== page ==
UC Observer logo
UCObserver on SoundCloud UCObserver on YouTube UCObserver on Facebook UCObserver on Twitter UCObserver's RSS Feeds

Leading up to the 2016 US. presidential election, neither newsmakers nor viewers could look away from the outrageous real estate mogul and reality TV star Donald Trump. In fact, six months before election day, he had already received roughly $2 billion worth of free air time — about 23 times what U.S. Senator Bernie Sanders got. It’s only now — nearly one year after becoming the U.S. president — that Trump Fatigue has set in.

Nevertheless, it’s important to keep paying attention to American politics however painful. That’s the call from Observer Editor-Publisher David Wilson in this month’s edition of the magazine. (The same issue features David MacFarlane’s piece about Winston Country, Ala., a region that nearly voted unanimously for Trump.)

Over the past year, artists have risen to the challenge, helping to keep attention focussed on America’s bizarre, dangerous and — in some quarters — much-loved president. Granted, much of their critical work isn’t all that sophisticated. They elect to poke fun at Trump’s physical appearance rather than addressing his outrageous policies or highlighting the high costs of his decisions.

Still, there are highlights.

Here are five artists who are keeping Trump in the spotlight.


1. Randy Rainbow

Who he is: Comedian and YouTube star based in New York City

What he did: Rainbow has produced a series of musical videos, in which he sings Trump-inspired songs set to old Broadway tunes. “How do you solve a problem like Korea,” a take on the Sound of Music classic, has about half a million YouTube views.

Artistic achievement:
At his best, Rainbow is extremely clever and funny. At his worst, he stoops to simplistic playground bullying. In “Desperate Cheeto,” he primarily points out that Trump looks funny. 

2. Jon McNoughton

Who he is: Utah-based painter who specializes in Christian and patriotic works

What he did: In August, McNoughton released “You are not Forgotten,” an image of a gathering of veterans, police, workers and soldiers outside of the White House. In it, Trump is in the foreground, crushing the head of a snake under his foot, as he watches a young farm couple water a plant in the cracked earth. The painting is an answer to another he produced about Trump (“The Forgotten Man”), which shows former U.S. President Barack Obama crushing the American Constitution under his foot.

Artistic Achievement: McNoughton’s works are obviously pro-Trump. Unlike the book Hillbilly Elegy, which seeks to explain Trump’s appeal to urban people who can’t fathom him, McNoughton’s art speaks plainly. For an outsider looking in, these are helpful images.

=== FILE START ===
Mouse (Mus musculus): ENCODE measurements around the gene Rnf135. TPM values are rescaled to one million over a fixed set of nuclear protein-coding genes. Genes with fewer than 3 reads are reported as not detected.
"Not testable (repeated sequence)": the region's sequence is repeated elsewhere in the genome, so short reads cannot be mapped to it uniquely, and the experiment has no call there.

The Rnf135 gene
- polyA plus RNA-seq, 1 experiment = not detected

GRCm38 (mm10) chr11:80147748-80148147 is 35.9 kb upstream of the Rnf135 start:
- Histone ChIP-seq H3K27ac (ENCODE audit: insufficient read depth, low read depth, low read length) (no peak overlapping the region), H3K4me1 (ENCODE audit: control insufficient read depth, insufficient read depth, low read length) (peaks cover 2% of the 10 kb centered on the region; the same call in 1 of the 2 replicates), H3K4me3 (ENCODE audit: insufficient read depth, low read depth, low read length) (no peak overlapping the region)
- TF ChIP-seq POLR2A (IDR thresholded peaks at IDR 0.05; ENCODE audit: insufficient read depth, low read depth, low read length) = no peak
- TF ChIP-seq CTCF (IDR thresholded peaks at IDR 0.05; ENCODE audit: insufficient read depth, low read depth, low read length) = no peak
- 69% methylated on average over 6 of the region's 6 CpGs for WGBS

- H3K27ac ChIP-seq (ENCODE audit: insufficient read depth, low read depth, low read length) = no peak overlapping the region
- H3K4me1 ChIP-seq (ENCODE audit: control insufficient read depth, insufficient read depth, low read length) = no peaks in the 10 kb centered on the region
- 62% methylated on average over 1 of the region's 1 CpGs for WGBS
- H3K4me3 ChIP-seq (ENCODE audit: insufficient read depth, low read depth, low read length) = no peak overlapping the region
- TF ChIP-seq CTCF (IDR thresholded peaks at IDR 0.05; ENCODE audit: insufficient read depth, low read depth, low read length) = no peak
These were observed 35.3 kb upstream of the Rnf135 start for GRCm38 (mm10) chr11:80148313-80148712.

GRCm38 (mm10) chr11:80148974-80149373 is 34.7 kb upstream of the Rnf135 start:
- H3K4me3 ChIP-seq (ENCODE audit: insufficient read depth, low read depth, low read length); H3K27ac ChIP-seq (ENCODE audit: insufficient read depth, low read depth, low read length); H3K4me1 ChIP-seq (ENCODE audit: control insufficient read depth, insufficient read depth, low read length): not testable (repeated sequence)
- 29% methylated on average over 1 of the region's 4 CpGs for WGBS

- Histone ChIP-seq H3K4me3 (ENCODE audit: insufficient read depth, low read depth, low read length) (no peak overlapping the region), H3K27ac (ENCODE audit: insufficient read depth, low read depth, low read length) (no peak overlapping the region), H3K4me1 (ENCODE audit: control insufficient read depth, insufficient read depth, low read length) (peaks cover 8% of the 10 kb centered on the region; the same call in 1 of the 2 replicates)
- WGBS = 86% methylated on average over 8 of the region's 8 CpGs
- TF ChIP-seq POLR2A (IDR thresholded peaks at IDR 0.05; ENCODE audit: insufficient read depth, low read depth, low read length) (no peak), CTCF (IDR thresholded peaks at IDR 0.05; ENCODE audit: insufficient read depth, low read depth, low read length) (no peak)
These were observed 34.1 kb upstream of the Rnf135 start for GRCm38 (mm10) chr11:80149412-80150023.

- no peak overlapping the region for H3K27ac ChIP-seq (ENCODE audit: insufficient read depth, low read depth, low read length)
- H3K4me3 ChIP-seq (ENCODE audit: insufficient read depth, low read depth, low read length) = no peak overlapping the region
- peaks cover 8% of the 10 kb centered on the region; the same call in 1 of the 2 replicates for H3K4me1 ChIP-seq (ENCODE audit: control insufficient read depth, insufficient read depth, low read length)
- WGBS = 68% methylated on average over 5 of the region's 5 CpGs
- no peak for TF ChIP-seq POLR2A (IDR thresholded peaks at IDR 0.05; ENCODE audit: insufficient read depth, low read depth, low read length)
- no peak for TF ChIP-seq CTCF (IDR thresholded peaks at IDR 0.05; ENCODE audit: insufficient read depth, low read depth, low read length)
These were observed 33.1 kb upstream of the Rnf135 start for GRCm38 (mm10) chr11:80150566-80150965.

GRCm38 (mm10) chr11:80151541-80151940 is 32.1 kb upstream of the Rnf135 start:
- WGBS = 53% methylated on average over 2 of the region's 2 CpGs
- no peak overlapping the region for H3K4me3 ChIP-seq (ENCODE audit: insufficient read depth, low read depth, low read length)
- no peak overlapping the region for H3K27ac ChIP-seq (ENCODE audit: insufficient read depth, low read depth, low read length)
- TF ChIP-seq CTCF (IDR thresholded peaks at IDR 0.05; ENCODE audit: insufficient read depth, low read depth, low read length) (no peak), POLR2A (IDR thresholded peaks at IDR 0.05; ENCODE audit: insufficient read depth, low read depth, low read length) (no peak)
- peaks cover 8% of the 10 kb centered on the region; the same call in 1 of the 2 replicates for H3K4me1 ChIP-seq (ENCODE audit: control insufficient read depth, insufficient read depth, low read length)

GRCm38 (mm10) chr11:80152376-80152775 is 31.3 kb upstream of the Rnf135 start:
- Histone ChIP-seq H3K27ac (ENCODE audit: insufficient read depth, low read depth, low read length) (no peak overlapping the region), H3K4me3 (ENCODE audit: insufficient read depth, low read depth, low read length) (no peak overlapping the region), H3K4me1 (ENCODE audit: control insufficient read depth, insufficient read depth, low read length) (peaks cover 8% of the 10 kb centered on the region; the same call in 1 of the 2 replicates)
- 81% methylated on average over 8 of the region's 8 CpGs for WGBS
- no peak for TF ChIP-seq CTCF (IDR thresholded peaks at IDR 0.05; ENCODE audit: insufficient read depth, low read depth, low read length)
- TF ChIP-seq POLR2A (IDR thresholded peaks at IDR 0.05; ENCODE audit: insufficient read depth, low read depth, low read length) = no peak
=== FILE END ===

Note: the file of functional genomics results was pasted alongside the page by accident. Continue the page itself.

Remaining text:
3. Pink

Who she is: American pop singer, songwriter and animal rights activist

What she did: In 2006, she released a song called, “Dear Mr. President,” a personal indictment of the presidents’ distance from the real challenges of America. “What do you feel when you see/all the homeless on the street? Who do you pray for at night / before you go to sleep? What do you feel when you look in the mirror? Are you proud?” In October, four current Broadway stars re-released their cover of the song, this time aiming at Trump.

Artistic achievement: The song is both thoughtful and melodic – two attributes that are largely missing from today’s protest music as opposed to that of the 1960s and 1970s. It’s a catchy rallying cry for dissent.

4. Snoop Dogg

Who he is: American rapper and music producer

What he did: In October, Snoop Dogg released the album Make America Crip Again (“Crip” is a reference to a particular street gang member) as an answer to Trump’s “Make America Great Again” slogan. On the cover, the artist is pictured standing over Trump’s dead body. The album’s title track is an angry screed that cites Trump’s racism: the chorus repeats, “Ay young world, the world is yours,” an ultimately hopeful ideal.”

Artistic achievement: Like Eminem’s rap at the BET awards in October, Make America Crip Again does an unparalleled job of distilling rage while articulating some of the origins of the anger toward Trump. 

5. Michael Moore

Who he is: Filmmaker and writer

What he did: This summer, Moore’s one-man stage play The Terms of My Surrender hit Broadway for a limited 12-week run. Moore, who spent his childhood in Flint, Mich., predicted Trump’s 2016 presidential victory at a time when the progressive left couldn’t imagine that possibility. The play is a forum for him to summarize the state of the union and Trump’s significance.